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Flat Brim, Flattened Dreams- Kyle Shanahan's Love-Hate Relationship with the Big Game
Photo: Feb 11, 2024; Paradise, Nevada, USA; San Francisco 49ers head coach Kyle Shanahan walks off the field after losing Super Bowl LVIII to the Kansas City Chiefs at Allegiant Stadium. Mandatory Credit: Kirby Lee-USA TODAY Sports

Flat Brim, Flattened Dreams- Kyle Shanahan's Love-Hate Relationship with the Big Game

It's fourth quarter, Super Bowl LVIII. The clock's ticking down faster than a Niner fan's heart rate. Kyle Shanahan, the boy wonder of NFL coaching, paces the sideline, his trademark flat-brimmed hat pulled low over his eyes. His 49ers are up, again. The Lombardi Trophy is so close he can almost taste it.

Stop me if you've heard this one before.

Spoiler alert: The Chiefs win. Again. And Kyle Shanahan, the offensive genius, the man with football greatness supposedly coded into his DNA, is left explaining another soul-crushing defeat on the biggest stage in American sports.

"It's like watching a rerun," says former NFL linebacker and current analyst Bart Scott. "Shanahan's teams get to the dance, but when it comes time for the final number, they're all left feet."

Welcome to the Kyle Shanahan experience, folks. It's a wild ride of offensive wizardry, regular-season dominance, and postseason heartbreak that would make even the most die-hard Niners fan reach for the Pepto-Bismol.

Let's rewind the tape and see how we got here, shall we?

Born with a Silver Whistle

Kyle Michael Shanahan entered this world on December 14, 1979, in Minneapolis, Minnesota. His father, Mike Shanahan, was busy coaching at the University of Minnesota, probably diagramming plays on Kyle's diapers.

Young Kyle grew up as NFL royalty. While other kids were playing Madden, he was living it. His dad went on to become the architect of the Denver Broncos' back-to-back Super Bowl wins in the late '90s. It wasn't long before Kyle was following in daddy's footsteps, his rise through the coaching ranks smoother than a greased pig at a county fair.

"Sure, the kid's got talent," admits former NFL coach Rex Ryan. "But let's not pretend his last name didn't open a few doors. When your pop's Mike Shanahan, you don't exactly start in the mailroom."

Indeed, Kyle's rapid ascent raised more than a few eyebrows around the league. At 28, he became the youngest coordinator in NFL history when the Houston Texans named him offensive coordinator in 2008. Was it his innovative play-calling that got him the gig, or was it the Shanahan name on his birth certificate?

"Both," says NFL Network's Ian Rapoport. "Kyle's always had a brilliant football mind. But having Mike Shanahan as your personal mentor? That's like learning to paint from Picasso."

The nepotism whispers followed Kyle to Washington, where he served as offensive coordinator under his father from 2010-2013. The Shanahans' tenure in D.C. was a mixed bag, highlighted by Robert Griffin III's electric rookie season in 2012. But it also ended in acrimony, with both father and son fired after a disastrous 3-13 campaign in 2013.

"That's when we started to see some cracks in the golden boy façade," says former Washington tight end Chris Cooley. "Kyle's offense was innovative, sure. But there were times when it felt like he was trying to outsmart himself. And don't get me started on how they handled RG3's injury."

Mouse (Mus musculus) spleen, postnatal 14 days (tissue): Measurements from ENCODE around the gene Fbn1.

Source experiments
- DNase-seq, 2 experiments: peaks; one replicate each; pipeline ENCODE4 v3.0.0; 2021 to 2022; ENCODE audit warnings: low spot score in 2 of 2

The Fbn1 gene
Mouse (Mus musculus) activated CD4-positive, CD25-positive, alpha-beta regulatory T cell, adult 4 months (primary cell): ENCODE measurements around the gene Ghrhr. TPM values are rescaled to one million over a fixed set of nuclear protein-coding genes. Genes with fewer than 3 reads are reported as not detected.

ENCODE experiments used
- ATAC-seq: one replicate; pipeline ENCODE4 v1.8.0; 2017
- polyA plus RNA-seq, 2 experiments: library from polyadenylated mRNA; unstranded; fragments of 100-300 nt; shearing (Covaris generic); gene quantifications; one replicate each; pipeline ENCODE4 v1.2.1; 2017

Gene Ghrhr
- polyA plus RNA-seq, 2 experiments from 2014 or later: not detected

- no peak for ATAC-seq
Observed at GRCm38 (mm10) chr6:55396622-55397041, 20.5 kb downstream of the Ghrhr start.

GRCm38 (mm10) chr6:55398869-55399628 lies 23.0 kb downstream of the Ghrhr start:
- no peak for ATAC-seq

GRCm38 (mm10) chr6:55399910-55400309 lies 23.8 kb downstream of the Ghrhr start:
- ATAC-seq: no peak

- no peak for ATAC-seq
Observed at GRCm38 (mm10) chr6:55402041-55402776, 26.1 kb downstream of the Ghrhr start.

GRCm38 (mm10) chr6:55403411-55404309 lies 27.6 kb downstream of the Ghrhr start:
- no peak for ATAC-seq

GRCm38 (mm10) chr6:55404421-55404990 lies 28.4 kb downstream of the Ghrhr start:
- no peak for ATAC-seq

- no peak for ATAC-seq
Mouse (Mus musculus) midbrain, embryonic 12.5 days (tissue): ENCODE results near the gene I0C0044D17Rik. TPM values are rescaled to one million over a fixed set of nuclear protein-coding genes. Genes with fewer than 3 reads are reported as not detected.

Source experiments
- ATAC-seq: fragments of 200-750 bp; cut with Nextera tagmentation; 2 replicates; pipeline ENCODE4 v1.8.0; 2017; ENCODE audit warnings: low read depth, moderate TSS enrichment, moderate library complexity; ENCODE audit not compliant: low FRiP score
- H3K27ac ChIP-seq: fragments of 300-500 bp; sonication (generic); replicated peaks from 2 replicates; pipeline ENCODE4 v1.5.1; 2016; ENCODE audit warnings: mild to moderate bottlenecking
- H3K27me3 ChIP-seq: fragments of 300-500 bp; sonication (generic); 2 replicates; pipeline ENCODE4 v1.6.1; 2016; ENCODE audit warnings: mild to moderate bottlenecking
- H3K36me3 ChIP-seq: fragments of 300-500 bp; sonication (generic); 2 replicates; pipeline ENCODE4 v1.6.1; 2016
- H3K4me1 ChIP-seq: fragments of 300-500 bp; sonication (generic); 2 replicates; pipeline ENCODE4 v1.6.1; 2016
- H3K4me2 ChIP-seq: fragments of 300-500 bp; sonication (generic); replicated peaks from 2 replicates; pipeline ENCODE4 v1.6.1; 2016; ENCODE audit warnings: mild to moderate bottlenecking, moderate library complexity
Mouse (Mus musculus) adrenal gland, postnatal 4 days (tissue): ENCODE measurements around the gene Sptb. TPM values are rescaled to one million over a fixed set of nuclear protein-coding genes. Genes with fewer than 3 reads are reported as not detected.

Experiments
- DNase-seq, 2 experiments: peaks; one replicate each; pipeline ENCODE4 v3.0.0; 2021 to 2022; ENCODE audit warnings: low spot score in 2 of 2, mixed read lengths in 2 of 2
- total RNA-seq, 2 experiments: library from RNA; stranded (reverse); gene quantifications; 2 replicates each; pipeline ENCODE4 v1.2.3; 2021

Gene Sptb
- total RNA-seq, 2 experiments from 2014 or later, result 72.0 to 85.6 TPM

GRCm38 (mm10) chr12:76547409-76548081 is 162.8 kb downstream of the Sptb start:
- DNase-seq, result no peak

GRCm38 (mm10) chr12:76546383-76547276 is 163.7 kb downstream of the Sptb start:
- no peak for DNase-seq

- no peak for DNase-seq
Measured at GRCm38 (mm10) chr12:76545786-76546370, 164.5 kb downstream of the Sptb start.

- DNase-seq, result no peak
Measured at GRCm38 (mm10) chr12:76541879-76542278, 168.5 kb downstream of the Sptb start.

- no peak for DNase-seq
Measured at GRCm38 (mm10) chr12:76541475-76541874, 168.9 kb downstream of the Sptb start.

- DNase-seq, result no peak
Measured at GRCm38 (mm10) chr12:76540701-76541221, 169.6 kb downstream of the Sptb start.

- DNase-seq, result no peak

The Atlanta Meltdown

Despite the Washington debacle, Kyle's stock remained high. He landed in Atlanta as offensive coordinator in 2015, and it was there that his reputation as an offensive savant reached its zenith.

In 2016, the Falcons' attack was a thing of beauty. Matt Ryan played like a man possessed, throwing for nearly 5,000 yards and 38 touchdowns en route to the NFL MVP award. The Falcons steamrolled their way to the Super Bowl, where they faced off against Tom Brady and the New England Patriots.

We all know what happened next.

28-3. A lead so large it spawned a thousand memes. A collapse so epic it'll be discussed in sports bars until the heat death of the universe. And at the center of it all? Kyle Shanahan, the offensive genius who suddenly couldn't call a run play to save his life.

"That game was Kyle in a nutshell," says former NFL quarterback and current analyst Boomer Esiason. "Brilliant for three quarters, then he outthinks himself when it matters most. It's like he's allergic to playing it safe."

The 49ers Gamble

Despite the Super Bowl disaster, Shanahan's star hadn't dimmed. The San Francisco 49ers, desperate to recapture their glory days, handed him the keys to the kingdom in 2017. At 37, Kyle was one of the youngest head coaches in NFL history. The 49ers' brass was betting big that the Shanahan magic would translate to the Bay Area.

For a while, it looked like they'd hit the jackpot. After a rocky start, Shanahan's 49ers caught fire in 2019. Led by a smothering defense and Shanahan's innovative offense, San Francisco bulldozed their way to a 13-3 record and a Super Bowl berth.

Stop me if you've heard this one before.

Up 20-10 in the fourth quarter against Patrick Mahomes and the Chiefs, Shanahan once again watched a championship slip through his fingers. His play-calling in the final frame was more conservative than a 1950s sitcom, and the 49ers' vaunted defense melted faster than an ice cream cone in August.

"It was déjà vu all over again," says former 49ers great Jerry Rice. "Kyle's a brilliant coach, but in that moment, it was like he forgot everything he knew about offense. You can't play not to lose against a team like the Chiefs."

The Super Bowl loss seemed to light a fire under Shanahan. The next two seasons saw the 49ers battle through a plague of injuries that would have made Job wince, yet still manage to reach the NFC Championship in 2021. But once again, when the bright lights came on, Shanahan's team wilted. Up 17-7 in the fourth quarter against the Rams, the 49ers collapsed, punching their ticket home instead of to the Super Bowl.

"At this point, you have to wonder if it's psychological," muses sports psychologist Dr. Jonathan Fader. "Shanahan's clearly brilliant, but these repeated failures in big moments can create a self-fulfilling prophecy. He might be coaching scared, afraid to make the big mistake."

The 2023 Rollercoaster

Just when it seemed like Shanahan's legacy was set in stone, the 2023 season rolled around. The 49ers, led by the surprising emergence of quarterback Brock Purdy and a star-studded cast including Christian McCaffrey, Deebo Samuel, and George Kittle, stormed through the regular season and playoffs. They found themselves back in the Super Bowl, facing off against the Kansas City Chiefs in a rematch of their 2020 heartbreak.